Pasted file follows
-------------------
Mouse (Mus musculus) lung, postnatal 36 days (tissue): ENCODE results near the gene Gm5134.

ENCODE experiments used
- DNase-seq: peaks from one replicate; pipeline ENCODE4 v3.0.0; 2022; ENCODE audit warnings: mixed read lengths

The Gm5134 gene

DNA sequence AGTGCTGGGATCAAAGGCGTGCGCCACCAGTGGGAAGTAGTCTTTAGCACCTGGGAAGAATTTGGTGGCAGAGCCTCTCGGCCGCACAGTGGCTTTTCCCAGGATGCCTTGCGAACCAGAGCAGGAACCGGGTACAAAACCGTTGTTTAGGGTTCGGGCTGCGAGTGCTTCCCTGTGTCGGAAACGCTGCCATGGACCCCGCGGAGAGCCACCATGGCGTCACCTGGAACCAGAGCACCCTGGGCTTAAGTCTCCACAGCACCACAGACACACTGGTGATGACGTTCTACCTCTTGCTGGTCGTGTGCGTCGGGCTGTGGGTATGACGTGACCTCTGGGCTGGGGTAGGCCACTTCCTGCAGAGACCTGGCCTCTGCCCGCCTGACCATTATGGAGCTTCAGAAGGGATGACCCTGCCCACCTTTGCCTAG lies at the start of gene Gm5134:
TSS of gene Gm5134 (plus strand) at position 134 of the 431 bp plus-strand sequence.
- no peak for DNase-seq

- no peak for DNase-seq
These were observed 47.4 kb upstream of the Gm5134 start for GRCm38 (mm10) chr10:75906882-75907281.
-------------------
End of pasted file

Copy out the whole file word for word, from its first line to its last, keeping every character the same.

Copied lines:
Mouse (Mus musculus) lung, postnatal 36 days (tissue): ENCODE results near the gene Gm5134.

ENCODE experiments used
- DNase-seq: peaks from one replicate; pipeline ENCODE4 v3.0.0; 2022; ENCODE audit warnings: mixed read lengths

The Gm5134 gene

DNA sequence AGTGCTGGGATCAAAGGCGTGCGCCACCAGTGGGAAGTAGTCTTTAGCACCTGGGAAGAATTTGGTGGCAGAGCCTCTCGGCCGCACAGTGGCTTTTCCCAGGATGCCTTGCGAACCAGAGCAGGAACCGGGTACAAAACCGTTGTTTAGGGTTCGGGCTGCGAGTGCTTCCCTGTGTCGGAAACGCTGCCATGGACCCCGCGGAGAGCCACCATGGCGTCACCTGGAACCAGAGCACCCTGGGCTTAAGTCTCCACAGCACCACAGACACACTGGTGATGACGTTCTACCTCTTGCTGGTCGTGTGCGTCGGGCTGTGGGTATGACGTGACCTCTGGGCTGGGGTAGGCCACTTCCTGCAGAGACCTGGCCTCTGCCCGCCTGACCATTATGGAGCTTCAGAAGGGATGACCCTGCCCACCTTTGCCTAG lies at the start of gene Gm5134:
TSS of gene Gm5134 (plus strand) at position 134 of the 431 bp plus-strand sequence.
- no peak for DNase-seq

- no peak for DNase-seq
These were observed 47.4 kb upstream of the Gm5134 start for GRCm38 (mm10) chr10:75906882-75907281.